Give children's comprehension skills a boost in time for May's tests
Whatever your thoughts and feelings are about SATs, and tests in general, they are going ahead. And naturally you’ll want your children to do as well as possible without causing them any stress or worry along the way.
So we’ve picked out a selection of resources that can help consolidate children’s learning and prepare them for the National Curriculum Assessments without making it feel like a big dark educational cloud is looming on the horizon.
Focusing on the reading papers, here’s the important stuff that you should (and probably do) know:
The 2017 KS1 English Reading test will comprise of two SATs tests, each worth 50% of the total marks.
Paper 1 (30 minutes approx)
Reading texts and the reading questions are contained in a single booklet.
Paper 2 (40 minutes approx)
Has a separate Reading Booklet and Reading Answer Booklet.
There will be a variety of question types including:
• Matching, labelling and ordering questions
• Multiple choice.
• Short ‘fact retrieval’-style questions
• Longer, more open-ended questions requiring descriptions, explanations and inference
Hopefully these resources can help your Year 2s cover these areas in a fun and stress-free way.
We all know the effects that excessive testing can have on children of all ages. So a good way to prepare them for SATs without feeling like they’re under pressure is to theme work around current events and holidays.
You can find comprehension worksheets for upcoming dates like Mother’s Day, St Patrick’s Day and Easter, allowing children to learn about and celebrate these days and boosting their SATs skills without even thinking about it.
These printable PDFs allow children to label the rooms and parts of a house, inside and out. More-advanced children could try to label them with just the illustration, others can use the list of labels and there’s even a simplified version to use as well.
Download the resources for free at KS1resources.co.uk.
Head on over to teachitprimary, sign up for a free account if you haven’t already, and you’ll get access to any resources that are PDFs. There you’ll find great activities based around popular books such as Oliver Jeffers’ The Incredible Book Eating Boy, Stuck and This Moose Belongs to Me, Roald Dahl’s classic Charlie and the Chocolate Factory and a sequencing activity for The Very Hungry Caterpillar amongst others.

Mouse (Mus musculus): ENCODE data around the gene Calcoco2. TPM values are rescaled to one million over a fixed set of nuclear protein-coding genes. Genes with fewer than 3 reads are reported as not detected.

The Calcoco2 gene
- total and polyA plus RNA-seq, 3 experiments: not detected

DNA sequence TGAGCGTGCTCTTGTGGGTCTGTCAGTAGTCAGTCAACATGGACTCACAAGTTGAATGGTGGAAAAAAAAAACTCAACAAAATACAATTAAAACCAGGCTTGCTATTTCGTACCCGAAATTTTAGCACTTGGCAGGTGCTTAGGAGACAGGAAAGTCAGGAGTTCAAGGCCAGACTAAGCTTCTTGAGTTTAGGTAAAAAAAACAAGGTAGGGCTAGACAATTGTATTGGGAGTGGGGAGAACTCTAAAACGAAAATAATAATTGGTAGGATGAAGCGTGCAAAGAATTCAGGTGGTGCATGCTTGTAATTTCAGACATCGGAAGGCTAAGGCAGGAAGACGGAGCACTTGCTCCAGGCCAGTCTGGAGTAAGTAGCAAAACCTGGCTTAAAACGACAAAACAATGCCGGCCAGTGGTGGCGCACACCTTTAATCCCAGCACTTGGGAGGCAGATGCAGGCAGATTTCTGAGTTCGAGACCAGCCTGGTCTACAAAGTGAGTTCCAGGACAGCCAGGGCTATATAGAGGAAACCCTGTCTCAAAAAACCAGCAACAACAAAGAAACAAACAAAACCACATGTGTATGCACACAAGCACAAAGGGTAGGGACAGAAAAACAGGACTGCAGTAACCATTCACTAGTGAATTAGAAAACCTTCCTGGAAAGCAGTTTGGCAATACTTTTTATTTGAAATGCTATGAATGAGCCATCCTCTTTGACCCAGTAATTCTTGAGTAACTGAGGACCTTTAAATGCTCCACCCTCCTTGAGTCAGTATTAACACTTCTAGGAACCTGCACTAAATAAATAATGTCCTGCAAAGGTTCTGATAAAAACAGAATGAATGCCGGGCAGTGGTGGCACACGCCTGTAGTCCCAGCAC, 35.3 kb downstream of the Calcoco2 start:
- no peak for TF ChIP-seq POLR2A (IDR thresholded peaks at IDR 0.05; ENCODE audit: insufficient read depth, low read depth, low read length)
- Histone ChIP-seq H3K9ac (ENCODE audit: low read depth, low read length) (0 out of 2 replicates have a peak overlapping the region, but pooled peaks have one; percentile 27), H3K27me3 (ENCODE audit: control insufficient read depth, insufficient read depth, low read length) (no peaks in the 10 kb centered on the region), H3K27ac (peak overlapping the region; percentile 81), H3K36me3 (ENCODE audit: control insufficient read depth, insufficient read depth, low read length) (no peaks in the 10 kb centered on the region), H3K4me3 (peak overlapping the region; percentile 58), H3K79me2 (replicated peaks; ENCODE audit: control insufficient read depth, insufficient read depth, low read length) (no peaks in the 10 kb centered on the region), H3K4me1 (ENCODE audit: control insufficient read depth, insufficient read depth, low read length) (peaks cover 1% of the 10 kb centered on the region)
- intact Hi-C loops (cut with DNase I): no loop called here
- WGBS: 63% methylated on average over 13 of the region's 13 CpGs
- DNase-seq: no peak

See the full catalogue of English resources here.
BBC Bitesize is always great for fun and simple-to-use games such as this one. In River Rhyming you have to help your character get from one bank to the other by jumping on the lily pads which have the correct rhyming word on them.
There are three difficulty settings (medium, hard and really hard) and there’s even a printable worksheet if that’s easier to get your whole class involved.
Give the game a go here.
This simple drag-and-drop game lets children pair up descriptions of household objects with the correct item name. For example “I have hands and a face, sometimes numbers and I help tell the time” would obviously go with clock.
Give it a go at crickweb.co.uk.
Another simple and fun way to test comprehension is for children to piece together images of a storyboard by putting them in the correct order.
These printable PDFs let your students follow a story through a dark, dark wood into a dark, dark house all the way to the end.
If you’re after some information retrieval tasks there are six non-fiction based activities over at TeachIt Primary including the Great Fire of London, five tips on using newspapers and a bumper minipeasts pack all about ladybirds.
Find all six here.